Here’s how former big-box stores transform into seasonal Halloween pop-ups. Despite the brick-and-mortar retail apocalypse taking place across the country, Halloween pop-ups like Spirit have endured. When traditional retailers file for bankruptcy and leave empty big-box stores in their wake, they also give Halloween retailers more potential locations to choose from. Shockingly, even the rise of online shopping can’t seem to kill the Halloween store. All of this would be impossible without the existence of vacant retail properties in need of tenants, even if those tenants only plan on being there for a few weeks. What’s bad for retail is good for Halloween pop-ups, at least to a point. These companies need vacant spaces to fill, but they also need nearby stores to draw in consumers.
Everyone in retail, it seems, is playing in the toy game this year after the country's biggest toy store liquidated. But will there really be any surprises about who wins? The retail market for toys, on the whole, is worth $36.8 billion in revenue and covers more than 60,000 players. Store-based retailing of traditional toys and games is worth nearly $4.8 billion, down from about $6 billion in 2012.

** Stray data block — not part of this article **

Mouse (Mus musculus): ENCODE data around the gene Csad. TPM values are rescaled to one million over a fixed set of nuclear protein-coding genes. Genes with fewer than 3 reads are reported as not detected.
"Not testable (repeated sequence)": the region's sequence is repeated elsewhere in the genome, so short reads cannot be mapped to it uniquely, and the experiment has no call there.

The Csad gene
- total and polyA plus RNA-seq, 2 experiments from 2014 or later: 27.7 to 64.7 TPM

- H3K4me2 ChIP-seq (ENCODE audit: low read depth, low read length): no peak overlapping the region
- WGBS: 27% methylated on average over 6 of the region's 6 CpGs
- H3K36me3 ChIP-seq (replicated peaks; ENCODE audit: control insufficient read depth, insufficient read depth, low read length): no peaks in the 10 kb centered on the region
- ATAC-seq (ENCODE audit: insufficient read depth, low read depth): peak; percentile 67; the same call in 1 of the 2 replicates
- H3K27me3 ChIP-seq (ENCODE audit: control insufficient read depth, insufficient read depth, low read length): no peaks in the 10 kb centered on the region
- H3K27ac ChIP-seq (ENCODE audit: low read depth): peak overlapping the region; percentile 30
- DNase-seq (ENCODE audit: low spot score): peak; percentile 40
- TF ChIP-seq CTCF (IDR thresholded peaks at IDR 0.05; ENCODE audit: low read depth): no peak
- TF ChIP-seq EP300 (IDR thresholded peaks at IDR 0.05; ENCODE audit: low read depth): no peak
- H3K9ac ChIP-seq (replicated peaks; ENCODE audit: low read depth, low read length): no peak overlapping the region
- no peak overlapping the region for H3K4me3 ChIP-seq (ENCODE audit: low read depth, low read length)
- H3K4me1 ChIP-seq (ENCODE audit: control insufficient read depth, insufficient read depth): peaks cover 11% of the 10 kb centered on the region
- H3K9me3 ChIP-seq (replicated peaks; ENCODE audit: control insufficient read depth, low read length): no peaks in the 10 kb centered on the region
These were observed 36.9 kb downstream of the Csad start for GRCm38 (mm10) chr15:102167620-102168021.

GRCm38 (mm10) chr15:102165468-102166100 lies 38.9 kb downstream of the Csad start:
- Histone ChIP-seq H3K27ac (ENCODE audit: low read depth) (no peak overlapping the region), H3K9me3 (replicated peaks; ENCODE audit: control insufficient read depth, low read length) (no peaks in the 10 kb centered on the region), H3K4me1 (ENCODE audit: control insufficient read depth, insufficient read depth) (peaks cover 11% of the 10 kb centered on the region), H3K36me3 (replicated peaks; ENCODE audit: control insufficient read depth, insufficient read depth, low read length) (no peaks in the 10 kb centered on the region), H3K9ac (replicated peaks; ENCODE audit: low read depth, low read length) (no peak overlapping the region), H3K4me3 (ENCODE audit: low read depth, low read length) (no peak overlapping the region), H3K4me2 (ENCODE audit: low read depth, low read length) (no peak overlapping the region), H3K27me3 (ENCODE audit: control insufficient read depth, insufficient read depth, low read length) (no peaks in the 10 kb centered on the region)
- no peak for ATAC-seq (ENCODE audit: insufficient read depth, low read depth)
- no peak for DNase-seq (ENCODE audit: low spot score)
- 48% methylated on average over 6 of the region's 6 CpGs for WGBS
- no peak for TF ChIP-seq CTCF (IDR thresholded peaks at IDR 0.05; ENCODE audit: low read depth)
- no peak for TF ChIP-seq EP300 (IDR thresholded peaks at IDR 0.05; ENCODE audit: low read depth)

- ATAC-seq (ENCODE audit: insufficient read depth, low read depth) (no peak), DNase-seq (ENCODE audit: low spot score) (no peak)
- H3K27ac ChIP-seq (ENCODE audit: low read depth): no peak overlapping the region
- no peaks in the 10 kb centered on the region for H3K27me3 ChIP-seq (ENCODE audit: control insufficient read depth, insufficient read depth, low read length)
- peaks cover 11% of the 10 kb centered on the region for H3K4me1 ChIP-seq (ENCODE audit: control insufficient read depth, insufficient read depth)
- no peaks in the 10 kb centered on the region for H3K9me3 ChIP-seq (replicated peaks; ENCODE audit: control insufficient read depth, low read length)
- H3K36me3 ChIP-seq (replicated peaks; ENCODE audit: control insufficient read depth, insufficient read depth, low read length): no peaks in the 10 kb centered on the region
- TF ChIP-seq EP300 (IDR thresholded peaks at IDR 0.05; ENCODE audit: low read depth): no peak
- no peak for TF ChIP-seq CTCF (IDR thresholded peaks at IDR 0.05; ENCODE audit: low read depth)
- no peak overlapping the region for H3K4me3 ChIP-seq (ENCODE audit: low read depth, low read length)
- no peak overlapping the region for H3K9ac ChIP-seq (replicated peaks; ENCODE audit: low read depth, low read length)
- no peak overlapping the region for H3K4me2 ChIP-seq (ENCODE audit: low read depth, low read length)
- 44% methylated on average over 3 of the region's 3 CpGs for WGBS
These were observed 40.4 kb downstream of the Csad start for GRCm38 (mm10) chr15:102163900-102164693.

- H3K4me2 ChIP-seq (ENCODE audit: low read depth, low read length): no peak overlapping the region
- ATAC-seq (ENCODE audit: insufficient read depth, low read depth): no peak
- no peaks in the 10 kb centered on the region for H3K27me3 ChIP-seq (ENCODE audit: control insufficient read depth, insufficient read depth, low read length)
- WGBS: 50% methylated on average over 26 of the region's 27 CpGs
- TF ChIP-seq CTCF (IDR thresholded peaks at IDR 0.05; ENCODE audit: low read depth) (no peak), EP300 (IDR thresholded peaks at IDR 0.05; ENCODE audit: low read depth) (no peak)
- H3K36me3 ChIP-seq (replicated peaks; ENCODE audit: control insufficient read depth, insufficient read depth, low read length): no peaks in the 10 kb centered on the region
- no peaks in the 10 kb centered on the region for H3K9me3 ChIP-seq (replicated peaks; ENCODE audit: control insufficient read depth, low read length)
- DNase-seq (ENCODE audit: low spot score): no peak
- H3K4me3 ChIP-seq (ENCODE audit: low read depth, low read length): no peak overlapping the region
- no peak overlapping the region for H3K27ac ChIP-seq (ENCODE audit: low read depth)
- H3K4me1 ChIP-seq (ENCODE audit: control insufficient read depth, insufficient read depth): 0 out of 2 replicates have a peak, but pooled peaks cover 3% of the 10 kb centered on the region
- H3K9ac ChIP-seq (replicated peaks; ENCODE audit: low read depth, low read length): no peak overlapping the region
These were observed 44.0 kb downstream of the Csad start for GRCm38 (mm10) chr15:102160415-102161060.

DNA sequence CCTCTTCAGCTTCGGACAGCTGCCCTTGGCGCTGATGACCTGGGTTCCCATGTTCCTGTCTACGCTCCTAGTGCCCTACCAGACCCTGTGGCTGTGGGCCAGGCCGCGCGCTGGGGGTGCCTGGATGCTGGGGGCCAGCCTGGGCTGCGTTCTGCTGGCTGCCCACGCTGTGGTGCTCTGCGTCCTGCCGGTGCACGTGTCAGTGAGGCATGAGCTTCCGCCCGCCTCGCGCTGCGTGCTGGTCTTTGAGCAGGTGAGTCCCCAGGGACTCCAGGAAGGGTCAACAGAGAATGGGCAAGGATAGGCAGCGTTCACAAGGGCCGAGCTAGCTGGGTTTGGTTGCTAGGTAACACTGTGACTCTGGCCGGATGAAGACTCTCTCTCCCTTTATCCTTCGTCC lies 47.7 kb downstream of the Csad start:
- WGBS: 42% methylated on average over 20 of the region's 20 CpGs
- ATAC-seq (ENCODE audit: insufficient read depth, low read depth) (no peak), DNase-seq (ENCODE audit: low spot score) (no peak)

It made shopping a national pastime, long before Amazon and big-box stores. Even though it’s easy enough to dismiss Sears stores, with their bare shelves and empty parking lots, as an irrelevant relic of retailing’s past, the fact is that Sears was a pioneer, a household name that wasn’t just America’s largest retailer until Walmart overtook it, but a company that changed how Americans shopped and set the stage for the eretailers that would follow.
Retail is changing faster than ever. New technology is increasingly being infused into stores, and the results are finally starting to show. Though there has been a lot of talk about how online shopping is changing the retail landscape, forcing traditional shopping centers like malls to close, it's only now that the future of the industry is truly coming into focus. And yes, it's digital, just as we were promised. Amazon and, more recently, Nike, have debuted store concepts that put their digital smarts front-and-center as they offer new experiences to customers. The advent of tech-focused physical stores proves that brick-and-mortar retail isn't going anywhere soon.